Quick Moeritherium Facts
- Lived from the Late Eocene Period
- Lived in what is now North Africa
- Was about as long as a horse
- Weighed as much as a wild boar
- Only a distant cousin to elephants
- Was an herbivore
Moeritherium is a prehistoric distant relative of modern elephants which lived approximately 37 to 35 million years ago during the Late Eocene Period. It was first discovered at the turn of the 20th century near Lake Moeris in Egypt and was named by Charles Williams Andrews in 1901. The name of this animal means “Lake Moeris beast.”
Judging just from Moeritherium pictures, it can be easy to see why some people don’t realize that this mammal was in any way related to modern elephants. After all, they look nothing like them. They actually look closer to hippos than elephants. However, they are distant cousins of modern-day elephants. Sure, they aren’t direct-line ancestors – they are a side-branch that went extinct – they did have many of the traits that nature used in the evolution of pachyderms. However, they also had a few features that would become dead-ends in elephant lines. Features such as short and stubby legs.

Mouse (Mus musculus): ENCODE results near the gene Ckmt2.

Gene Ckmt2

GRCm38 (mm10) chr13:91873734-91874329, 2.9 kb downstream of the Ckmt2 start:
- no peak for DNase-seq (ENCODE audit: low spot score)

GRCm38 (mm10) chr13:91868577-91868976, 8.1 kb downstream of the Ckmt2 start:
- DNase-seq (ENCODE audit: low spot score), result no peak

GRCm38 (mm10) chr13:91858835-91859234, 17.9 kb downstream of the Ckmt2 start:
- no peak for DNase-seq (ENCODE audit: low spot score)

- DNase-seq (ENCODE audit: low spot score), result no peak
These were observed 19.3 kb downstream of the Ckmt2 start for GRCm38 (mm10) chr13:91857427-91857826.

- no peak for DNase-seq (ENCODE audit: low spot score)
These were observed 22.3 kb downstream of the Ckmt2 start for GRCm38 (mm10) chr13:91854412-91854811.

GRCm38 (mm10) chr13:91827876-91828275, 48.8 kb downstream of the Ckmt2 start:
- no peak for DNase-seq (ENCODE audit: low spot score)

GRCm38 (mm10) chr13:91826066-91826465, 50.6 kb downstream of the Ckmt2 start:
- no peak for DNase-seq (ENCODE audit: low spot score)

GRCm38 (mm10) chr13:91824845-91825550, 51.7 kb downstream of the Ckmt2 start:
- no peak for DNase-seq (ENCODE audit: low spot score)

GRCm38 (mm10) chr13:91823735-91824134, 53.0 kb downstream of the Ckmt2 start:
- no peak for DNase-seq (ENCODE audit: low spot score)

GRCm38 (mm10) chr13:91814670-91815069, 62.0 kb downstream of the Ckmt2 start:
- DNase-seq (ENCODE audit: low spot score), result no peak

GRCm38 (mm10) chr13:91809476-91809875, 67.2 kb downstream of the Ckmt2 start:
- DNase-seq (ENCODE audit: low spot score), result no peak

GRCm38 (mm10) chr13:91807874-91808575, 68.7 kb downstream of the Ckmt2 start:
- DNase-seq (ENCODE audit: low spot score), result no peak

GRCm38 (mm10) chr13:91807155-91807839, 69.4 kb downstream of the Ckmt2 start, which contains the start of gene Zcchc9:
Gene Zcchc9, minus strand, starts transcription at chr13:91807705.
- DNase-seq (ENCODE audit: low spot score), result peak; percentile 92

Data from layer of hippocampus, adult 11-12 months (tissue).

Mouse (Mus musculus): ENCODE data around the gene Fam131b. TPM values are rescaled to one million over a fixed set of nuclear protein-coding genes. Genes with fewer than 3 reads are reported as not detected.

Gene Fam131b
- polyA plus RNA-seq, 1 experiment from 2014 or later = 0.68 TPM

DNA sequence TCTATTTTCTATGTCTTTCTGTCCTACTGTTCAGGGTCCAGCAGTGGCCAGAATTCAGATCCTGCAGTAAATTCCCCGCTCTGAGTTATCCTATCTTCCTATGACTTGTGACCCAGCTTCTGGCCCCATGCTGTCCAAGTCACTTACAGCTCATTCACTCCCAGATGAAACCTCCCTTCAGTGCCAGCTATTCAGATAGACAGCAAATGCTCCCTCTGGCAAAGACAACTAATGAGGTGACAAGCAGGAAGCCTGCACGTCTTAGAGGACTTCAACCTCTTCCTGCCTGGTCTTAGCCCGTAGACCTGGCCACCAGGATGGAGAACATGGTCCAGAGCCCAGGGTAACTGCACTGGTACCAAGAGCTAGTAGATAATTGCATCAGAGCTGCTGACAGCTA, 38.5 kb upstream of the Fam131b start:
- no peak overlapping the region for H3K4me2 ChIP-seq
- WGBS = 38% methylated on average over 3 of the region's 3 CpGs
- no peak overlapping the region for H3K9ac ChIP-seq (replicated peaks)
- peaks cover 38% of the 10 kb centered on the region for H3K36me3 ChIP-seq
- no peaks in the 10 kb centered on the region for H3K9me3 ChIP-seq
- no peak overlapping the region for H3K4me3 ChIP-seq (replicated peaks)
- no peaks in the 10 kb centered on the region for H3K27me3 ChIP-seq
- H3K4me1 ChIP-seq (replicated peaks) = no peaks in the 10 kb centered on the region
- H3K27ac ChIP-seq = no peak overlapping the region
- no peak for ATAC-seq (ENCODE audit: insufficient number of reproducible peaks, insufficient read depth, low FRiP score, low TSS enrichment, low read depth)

Moeritherium was approximately 8 feet long and weighed around 200 pounds. That means that it was about as long as a horse but only weighed about as much as a wild boar. It had a long and flexible upper lip and snout that was a precursor to pachyderm’s long trunks. It also had long teeth that were a predecessor to the tusks of modern elephants.
One of the most interesting facts about Moeritherium is that while it technically belonged in the pachyderm camp, it had many traits that seemed very hippo-like. Scientists believe that it spent most of its days wallowing in lakes – much like modern hippos do today – and eat soft vegetation. All things you would expect to see hippos doing and not elephants.